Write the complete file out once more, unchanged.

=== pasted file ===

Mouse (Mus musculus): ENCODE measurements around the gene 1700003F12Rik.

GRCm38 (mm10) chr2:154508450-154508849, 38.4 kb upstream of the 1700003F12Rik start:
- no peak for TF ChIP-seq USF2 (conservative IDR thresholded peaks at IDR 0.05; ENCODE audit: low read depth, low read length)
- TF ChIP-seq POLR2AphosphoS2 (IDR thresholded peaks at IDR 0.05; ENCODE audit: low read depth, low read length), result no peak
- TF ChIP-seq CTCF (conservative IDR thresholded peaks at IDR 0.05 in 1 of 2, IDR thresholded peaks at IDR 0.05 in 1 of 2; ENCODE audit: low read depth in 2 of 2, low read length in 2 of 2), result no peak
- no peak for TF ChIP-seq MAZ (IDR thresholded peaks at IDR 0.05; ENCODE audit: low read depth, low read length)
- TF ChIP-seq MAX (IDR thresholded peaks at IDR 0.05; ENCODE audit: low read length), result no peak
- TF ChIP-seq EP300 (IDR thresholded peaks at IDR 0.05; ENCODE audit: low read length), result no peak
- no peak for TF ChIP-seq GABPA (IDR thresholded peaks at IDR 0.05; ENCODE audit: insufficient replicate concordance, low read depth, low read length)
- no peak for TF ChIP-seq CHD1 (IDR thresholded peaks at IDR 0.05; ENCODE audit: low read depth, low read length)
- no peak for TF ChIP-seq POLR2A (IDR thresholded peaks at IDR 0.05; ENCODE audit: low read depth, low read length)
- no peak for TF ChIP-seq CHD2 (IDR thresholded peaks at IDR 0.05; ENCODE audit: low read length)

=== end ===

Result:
Mouse (Mus musculus): ENCODE measurements around the gene 1700003F12Rik.

GRCm38 (mm10) chr2:154508450-154508849, 38.4 kb upstream of the 1700003F12Rik start:
- no peak for TF ChIP-seq USF2 (conservative IDR thresholded peaks at IDR 0.05; ENCODE audit: low read depth, low read length)
- TF ChIP-seq POLR2AphosphoS2 (IDR thresholded peaks at IDR 0.05; ENCODE audit: low read depth, low read length), result no peak
- TF ChIP-seq CTCF (conservative IDR thresholded peaks at IDR 0.05 in 1 of 2, IDR thresholded peaks at IDR 0.05 in 1 of 2; ENCODE audit: low read depth in 2 of 2, low read length in 2 of 2), result no peak
- no peak for TF ChIP-seq MAZ (IDR thresholded peaks at IDR 0.05; ENCODE audit: low read depth, low read length)
- TF ChIP-seq MAX (IDR thresholded peaks at IDR 0.05; ENCODE audit: low read length), result no peak
- TF ChIP-seq EP300 (IDR thresholded peaks at IDR 0.05; ENCODE audit: low read length), result no peak
- no peak for TF ChIP-seq GABPA (IDR thresholded peaks at IDR 0.05; ENCODE audit: insufficient replicate concordance, low read depth, low read length)
- no peak for TF ChIP-seq CHD1 (IDR thresholded peaks at IDR 0.05; ENCODE audit: low read depth, low read length)
- no peak for TF ChIP-seq POLR2A (IDR thresholded peaks at IDR 0.05; ENCODE audit: low read depth, low read length)
- no peak for TF ChIP-seq CHD2 (IDR thresholded peaks at IDR 0.05; ENCODE audit: low read length)